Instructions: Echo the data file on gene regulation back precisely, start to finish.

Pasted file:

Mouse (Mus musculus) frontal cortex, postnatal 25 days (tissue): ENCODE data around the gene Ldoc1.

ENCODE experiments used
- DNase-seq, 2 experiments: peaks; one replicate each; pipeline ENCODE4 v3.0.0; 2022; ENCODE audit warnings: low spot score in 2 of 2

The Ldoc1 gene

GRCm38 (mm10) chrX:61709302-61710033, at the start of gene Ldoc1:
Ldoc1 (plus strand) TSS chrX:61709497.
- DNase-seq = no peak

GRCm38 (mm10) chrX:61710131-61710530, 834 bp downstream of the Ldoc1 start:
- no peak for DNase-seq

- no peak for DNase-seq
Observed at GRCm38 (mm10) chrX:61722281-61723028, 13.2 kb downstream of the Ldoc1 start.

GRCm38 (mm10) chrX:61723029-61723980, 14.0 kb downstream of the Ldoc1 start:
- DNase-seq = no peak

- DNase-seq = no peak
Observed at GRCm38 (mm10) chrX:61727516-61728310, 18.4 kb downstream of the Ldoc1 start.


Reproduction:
Mouse (Mus musculus) frontal cortex, postnatal 25 days (tissue): ENCODE data around the gene Ldoc1.

ENCODE experiments used
- DNase-seq, 2 experiments: peaks; one replicate each; pipeline ENCODE4 v3.0.0; 2022; ENCODE audit warnings: low spot score in 2 of 2

The Ldoc1 gene

GRCm38 (mm10) chrX:61709302-61710033, at the start of gene Ldoc1:
Ldoc1 (plus strand) TSS chrX:61709497.
- DNase-seq = no peak

GRCm38 (mm10) chrX:61710131-61710530, 834 bp downstream of the Ldoc1 start:
- no peak for DNase-seq

- no peak for DNase-seq
Observed at GRCm38 (mm10) chrX:61722281-61723028, 13.2 kb downstream of the Ldoc1 start.

GRCm38 (mm10) chrX:61723029-61723980, 14.0 kb downstream of the Ldoc1 start:
- DNase-seq = no peak

- DNase-seq = no peak
Observed at GRCm38 (mm10) chrX:61727516-61728310, 18.4 kb downstream of the Ldoc1 start.